Culture Military

The Changing Meaning of Veterans Day

Veterans Day. Time to head out for free pancakes and a haircut. To go through the list to find which restaurant has the best lunch offer.

It wasn’t always like this. When I was a kid, Veterans Day was a footnote on the calendar. We learned that it had begun as Armistice Day, the end of the War to End All Wars. But after The Second World War, the name was changed to honor all American veterans.

But unless you worked for a bank or the Post Office or most government jobs, Veterans Day had little real meaning. Possibly because most men were veterans. In 1970 the percentage of the population that were veterans was 48%. This was during the Vietnam War, the draft, and when the World War Two generation was entering middle age. Imagine if half the population was lining up on November 11th for a free Grand Slam.

9/11 changed the perception of the military, and with it how Veterans Day is marked. Today only 7% of Americans are veterans and less than ½ of a percent of the population serve in the military.  With the patriotic fervor after the 9/11 attacks, and the memory of how poorly the men and women returning home from Vietnam were treated, appreciation for the military rose to new heights.

Nowadays stores and restaurants offer free services and meals on Veterans Day. Veterans of all ages are thanked for their service. I have to admit I feel slightly guilty about the free stuff. I served in the relatively peaceful eighties, without a thought that thirty years later I would get a free breakfast or hamburger. Being rewarded for doing something I would’ve done anyway, serving in the military, makes me uncomfortable. And old, like one of the men I remember as a kid, sitting at the local VFW amid cigarette smoke, giving each other crap about which branch of the service they were in.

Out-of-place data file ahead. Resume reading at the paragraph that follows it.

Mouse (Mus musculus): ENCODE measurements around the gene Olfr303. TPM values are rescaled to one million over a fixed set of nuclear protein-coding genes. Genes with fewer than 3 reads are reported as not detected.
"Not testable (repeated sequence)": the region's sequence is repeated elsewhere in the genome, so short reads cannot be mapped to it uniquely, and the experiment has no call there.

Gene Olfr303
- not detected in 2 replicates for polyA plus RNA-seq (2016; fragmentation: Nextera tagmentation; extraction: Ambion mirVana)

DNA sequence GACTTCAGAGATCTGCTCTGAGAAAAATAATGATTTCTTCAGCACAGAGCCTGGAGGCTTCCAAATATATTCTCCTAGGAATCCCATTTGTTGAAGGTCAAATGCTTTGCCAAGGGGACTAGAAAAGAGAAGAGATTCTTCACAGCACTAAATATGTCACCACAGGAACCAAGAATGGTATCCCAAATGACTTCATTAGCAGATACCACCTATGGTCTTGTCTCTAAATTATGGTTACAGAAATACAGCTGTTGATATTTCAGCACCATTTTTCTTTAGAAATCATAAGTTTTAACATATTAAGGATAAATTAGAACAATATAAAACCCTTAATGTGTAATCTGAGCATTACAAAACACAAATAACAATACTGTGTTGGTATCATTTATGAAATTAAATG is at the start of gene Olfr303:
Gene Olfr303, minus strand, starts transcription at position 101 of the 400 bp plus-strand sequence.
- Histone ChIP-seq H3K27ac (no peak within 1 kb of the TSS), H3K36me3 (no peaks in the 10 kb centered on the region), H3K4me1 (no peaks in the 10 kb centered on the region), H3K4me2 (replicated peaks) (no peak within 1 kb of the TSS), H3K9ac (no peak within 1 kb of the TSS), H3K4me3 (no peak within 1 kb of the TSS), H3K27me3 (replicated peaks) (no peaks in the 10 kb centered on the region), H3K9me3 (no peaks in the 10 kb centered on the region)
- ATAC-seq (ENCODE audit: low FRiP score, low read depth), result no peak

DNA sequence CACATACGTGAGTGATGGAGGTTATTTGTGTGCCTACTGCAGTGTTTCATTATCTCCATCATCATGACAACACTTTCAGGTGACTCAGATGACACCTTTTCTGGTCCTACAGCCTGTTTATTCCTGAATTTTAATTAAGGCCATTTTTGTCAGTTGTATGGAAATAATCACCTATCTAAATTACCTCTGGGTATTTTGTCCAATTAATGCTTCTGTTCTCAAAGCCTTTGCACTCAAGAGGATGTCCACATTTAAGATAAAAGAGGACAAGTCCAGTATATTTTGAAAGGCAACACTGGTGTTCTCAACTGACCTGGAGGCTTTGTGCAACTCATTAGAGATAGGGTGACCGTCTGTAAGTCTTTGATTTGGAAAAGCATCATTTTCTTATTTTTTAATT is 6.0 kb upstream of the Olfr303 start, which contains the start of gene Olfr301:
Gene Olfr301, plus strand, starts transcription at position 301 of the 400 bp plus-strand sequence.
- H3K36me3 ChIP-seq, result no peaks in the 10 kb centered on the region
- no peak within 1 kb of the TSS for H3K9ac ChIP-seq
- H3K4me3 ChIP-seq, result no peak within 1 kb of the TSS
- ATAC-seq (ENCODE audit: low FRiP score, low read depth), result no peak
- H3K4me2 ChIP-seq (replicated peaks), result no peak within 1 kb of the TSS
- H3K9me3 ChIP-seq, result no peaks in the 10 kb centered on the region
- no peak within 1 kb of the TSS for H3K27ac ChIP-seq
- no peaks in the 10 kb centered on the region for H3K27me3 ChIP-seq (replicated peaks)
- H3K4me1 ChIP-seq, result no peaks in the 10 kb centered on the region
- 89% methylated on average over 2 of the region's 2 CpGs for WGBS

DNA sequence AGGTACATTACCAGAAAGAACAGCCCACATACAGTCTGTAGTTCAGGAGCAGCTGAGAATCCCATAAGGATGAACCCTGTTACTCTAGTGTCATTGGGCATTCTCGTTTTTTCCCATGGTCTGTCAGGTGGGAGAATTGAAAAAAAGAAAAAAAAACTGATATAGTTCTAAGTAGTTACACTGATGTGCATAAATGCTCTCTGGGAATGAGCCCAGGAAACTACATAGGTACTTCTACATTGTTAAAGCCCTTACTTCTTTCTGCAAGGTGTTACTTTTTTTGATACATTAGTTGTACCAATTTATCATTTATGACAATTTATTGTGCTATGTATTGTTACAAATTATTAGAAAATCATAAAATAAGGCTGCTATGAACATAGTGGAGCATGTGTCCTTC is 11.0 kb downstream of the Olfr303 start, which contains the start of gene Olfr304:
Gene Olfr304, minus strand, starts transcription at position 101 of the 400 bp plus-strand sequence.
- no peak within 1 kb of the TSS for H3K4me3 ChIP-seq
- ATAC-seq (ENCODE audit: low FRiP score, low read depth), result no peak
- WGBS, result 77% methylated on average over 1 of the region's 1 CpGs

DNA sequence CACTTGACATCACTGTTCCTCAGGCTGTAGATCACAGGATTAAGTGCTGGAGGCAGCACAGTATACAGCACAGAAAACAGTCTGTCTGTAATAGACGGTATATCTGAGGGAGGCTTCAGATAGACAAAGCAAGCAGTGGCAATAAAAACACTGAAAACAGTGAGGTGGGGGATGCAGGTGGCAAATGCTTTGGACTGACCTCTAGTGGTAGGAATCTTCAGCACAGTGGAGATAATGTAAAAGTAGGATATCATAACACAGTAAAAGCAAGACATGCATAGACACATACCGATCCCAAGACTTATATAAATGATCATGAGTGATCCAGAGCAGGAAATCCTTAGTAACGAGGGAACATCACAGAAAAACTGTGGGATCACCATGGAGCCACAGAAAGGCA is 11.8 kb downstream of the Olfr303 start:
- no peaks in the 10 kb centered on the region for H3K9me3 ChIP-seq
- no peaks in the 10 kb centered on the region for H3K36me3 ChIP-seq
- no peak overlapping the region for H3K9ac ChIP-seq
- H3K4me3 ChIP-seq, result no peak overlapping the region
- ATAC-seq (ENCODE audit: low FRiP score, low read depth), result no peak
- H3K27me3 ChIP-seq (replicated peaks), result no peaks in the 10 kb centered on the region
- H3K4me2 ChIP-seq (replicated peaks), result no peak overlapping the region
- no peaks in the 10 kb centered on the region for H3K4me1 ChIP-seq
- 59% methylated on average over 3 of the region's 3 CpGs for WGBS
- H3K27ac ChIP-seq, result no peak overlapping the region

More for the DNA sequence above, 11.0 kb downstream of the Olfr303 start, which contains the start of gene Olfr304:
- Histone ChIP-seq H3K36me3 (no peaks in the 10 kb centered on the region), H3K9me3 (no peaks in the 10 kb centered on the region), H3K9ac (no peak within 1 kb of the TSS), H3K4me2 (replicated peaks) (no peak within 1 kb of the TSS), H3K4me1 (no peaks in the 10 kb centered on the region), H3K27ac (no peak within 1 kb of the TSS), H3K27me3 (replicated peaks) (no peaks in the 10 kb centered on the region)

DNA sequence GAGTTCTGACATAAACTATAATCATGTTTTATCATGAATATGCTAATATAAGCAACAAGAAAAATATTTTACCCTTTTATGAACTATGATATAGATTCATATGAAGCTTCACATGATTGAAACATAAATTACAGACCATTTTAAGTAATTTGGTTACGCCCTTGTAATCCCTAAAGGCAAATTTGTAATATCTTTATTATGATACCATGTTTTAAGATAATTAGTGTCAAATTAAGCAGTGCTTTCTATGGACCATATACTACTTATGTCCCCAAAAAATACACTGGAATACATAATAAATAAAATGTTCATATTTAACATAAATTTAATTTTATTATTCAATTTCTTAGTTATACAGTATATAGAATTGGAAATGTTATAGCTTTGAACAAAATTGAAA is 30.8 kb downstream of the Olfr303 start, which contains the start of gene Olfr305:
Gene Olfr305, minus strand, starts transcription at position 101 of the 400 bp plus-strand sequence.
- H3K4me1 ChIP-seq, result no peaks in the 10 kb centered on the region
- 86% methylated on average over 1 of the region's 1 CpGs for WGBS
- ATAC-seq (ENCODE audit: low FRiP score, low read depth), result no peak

But for the last six years or so I have been spending Veterans Day with a close friend. He is a Marine Corp Vietnam combat vet. We eat breakfast, get a haircut, find lunch somewhere and usually end the day at the American Legion drinking cheap beer. He takes great joy in the day, in the recognition, as he should. He earned it, with his time in combat, and with the disdain his service was met with when he returned home as a nineteen-year-old combat veteran.

I am glad Veterans Day has evolved. The stores and restaurants are a reflection of a society that acknowledges the sacrifice of those who serve. I am glad for my friend, and for another veteran who joins us on occasion, my son, who served in the Army (full disclosure, he is one of the writers on this site). The generation serving during the Global War on Terror will leave the military into a society that appreciates them, even if the majority cannot relate to them.

vets day honoring all those who served

Featured image provided by the editor and Pixabay. Final image courtesy of the VA.

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Mic-Mac
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Mic-Mac

Much love, appreciation and respect to all Veterans. Thank you!

Mic-Mac
Member
Mic-Mac

Much love, appreciation, and respect to all veterans. Thank you!

Yankee Papa
Member
Yankee Papa

.
…I get a VA pension. I didn’t find out that I was eligible for it four years ago… until this past July. Payments only back dated to July. But I am fortunate… I get a small pension deposited in my bank account every month now.

…But other vets are on the street because they are entitled… the VA doesn’t dispute… but simply not competent to handle the load.
.
https://www.msn.com/en-us/news/us/a-train-wreck-veterans-havent-receive-gi-bill-benefits-for-months/ar-BBPzXiD?li=BBnb7Kz&ocid=U345DHP

-Yankee Papa-

Mic-Mac
Member
Mic-Mac

Wow YP, I bet there are many Veterans who qualify and arn’t aware. Glad you are getting. They should go retroactive to when you became eligible. Hugs Yp and I hope you enjoyed Veterans Day. Much love, appreciation, and respect to you and all veterans.

Yankee Papa
Member
Yankee Papa

Mic-Mac, I have been lucky. Boise has a good VA facility. It shouldn’t require luck, or an outstanding facility though. In Ancient China if you were a soldier and lost…say… a leg in battle… the senior officer in your area would give you (in the name of the Emperor) a scroll… a license to beg. Better deal than it sounds. You’re in a city or large town and the town guards or garrison troops sent out to “thin out” the beggars…guaranteed that they will leave you alone. At least Chinese vets got what they were promised… -YP-

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